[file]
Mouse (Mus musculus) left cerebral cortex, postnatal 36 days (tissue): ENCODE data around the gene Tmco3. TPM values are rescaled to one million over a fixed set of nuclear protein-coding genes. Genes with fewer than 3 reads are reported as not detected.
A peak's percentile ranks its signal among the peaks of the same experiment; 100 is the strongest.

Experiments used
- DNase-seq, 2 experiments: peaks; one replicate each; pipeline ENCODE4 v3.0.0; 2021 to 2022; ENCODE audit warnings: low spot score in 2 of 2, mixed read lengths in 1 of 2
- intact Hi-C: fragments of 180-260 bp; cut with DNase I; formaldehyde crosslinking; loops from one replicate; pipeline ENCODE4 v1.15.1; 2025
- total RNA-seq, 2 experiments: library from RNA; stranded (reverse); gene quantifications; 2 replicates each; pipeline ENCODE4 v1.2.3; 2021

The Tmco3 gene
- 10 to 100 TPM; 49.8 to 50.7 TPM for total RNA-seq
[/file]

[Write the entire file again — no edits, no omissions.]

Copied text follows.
Mouse (Mus musculus) left cerebral cortex, postnatal 36 days (tissue): ENCODE data around the gene Tmco3. TPM values are rescaled to one million over a fixed set of nuclear protein-coding genes. Genes with fewer than 3 reads are reported as not detected.
A peak's percentile ranks its signal among the peaks of the same experiment; 100 is the strongest.

Experiments used
- DNase-seq, 2 experiments: peaks; one replicate each; pipeline ENCODE4 v3.0.0; 2021 to 2022; ENCODE audit warnings: low spot score in 2 of 2, mixed read lengths in 1 of 2
- intact Hi-C: fragments of 180-260 bp; cut with DNase I; formaldehyde crosslinking; loops from one replicate; pipeline ENCODE4 v1.15.1; 2025
- total RNA-seq, 2 experiments: library from RNA; stranded (reverse); gene quantifications; 2 replicates each; pipeline ENCODE4 v1.2.3; 2021

The Tmco3 gene
- 10 to 100 TPM; 49.8 to 50.7 TPM for total RNA-seq